As you come out of the alleyway at the top of the hill you will see the castle. Warkworth castle was probably built on the site of a previous Anglo-Saxon manor house, and might have been originally built by Henry the son of David I, King of Scotland in 1139. We can be more definite in 1157, as that was when Henry II repossessed Northumberland for the English crown as he granted the castle to Roger fitz Eustace. The castle was not very strong and was sacked twice by the Scots, until in 1328 the village and castle were given to the Percys, who rebuilt and developed it into a strong fortress.
Old Warkworth records state that the village used to have a pilot and a customs officer, which leads a lot of people to wonder if Warkworth was once a port. At present, the River Coquet reaches the sea a little more than a mile south of Warkworth at the port of Amble. The river used to reach the sea near Warkworth until its course was changed by heavy rains and storms in 1764.
Andrew Armstrong's map of Northumberland, published in 1769 shows the old course of the river heading South of the current course, then doubling back Northwards and reaching the sea beside Warkworth. There is still some evidence of the old river bed today. The river most likely ran past Amble marina down to the dry channel known as 'the Gut', before heading North again and going up the estuary side channel that still exists today between Warkworth caravan site and the sea. So in other words, the river did not run directly from Warkworth to the sea, but ran South for about a mile, then doubled back North for another mile before heading East to the sea. Ships would not moor at the river mouth, but would go up the river a way to escape fom the sea waves. The harbour at Amble is called 'Warkworth Harbour', which suggests to me that the ships moored at or near the point where the river doubled back on itself. If anyone still likes the idea that sea going ships could moor under the walls of Warkworth Castle, then in June, 1591, there is a record of a ship driven ashore at the mouth of the Coquet, and some of the report says.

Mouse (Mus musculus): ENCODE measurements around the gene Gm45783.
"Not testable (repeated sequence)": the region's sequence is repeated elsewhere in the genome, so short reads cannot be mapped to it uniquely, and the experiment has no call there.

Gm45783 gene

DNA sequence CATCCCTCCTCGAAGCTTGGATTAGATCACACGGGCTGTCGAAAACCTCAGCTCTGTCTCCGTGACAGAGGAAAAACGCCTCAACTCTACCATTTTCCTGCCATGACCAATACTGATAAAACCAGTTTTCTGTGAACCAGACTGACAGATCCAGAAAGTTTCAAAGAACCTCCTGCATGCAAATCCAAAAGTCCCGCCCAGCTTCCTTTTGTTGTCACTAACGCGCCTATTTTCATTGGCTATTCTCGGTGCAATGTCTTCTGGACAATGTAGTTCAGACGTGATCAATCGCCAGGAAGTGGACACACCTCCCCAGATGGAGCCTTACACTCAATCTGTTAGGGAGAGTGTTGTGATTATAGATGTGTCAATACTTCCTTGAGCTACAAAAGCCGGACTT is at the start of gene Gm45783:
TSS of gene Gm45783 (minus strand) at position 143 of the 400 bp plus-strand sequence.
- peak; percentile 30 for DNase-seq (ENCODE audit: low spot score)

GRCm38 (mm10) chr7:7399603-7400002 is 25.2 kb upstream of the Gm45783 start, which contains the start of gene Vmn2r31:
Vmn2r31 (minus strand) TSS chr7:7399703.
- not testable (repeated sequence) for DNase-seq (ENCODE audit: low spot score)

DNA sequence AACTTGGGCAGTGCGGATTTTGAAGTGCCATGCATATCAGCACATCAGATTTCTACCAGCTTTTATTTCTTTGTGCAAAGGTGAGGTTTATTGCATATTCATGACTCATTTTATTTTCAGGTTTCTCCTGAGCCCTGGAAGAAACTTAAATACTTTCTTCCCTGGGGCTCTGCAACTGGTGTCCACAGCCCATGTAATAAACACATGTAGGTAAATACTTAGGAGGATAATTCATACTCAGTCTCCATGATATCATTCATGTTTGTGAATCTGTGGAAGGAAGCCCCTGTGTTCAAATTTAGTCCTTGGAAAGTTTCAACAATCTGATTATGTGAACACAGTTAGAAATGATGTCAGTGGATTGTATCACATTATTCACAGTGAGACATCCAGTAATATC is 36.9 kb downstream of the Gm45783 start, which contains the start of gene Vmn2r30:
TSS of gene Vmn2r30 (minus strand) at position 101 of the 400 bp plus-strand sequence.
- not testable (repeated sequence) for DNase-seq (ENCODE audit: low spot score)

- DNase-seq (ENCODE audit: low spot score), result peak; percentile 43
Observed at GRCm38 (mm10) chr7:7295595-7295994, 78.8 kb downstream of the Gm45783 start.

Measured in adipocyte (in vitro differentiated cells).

'Maye yt please your lordship to be advertised that upon Sundaye at night last there was a pynnis dryven in at Cockett mowthe, ... whereupon I cawsed the said shipp to be seased upon and brought as nighe unto Warkworthe as any water would serve withall, which said shipp was furnished with beare and biscatt and other victualles and nothinge elles of any value except two mucatts and some other fyve or vj small peeces, and therupon I have cawsed the sayles and other impliments of the said shipp to be brought and layed up in your honor's castle of Warkworthe'
Down by the river again, you will see signs for the hermitage. This can only be accessed by a boat trip to the other side of the river and is well worth a visit, but unfortunately dogs are not allowed. The legend is that Bertram of Bothal's betrothed, Isobella of Widdrington, was kidnapped by the Scots. While trying to rescue her, Isobella and her brother were accidentally killed. The distraght Bertram vowed to become a hermit in penance for her death, and built the hermitage in her memory.
The historical fact is that it was created by Henry Percy II about 1340 as a chantry chapel.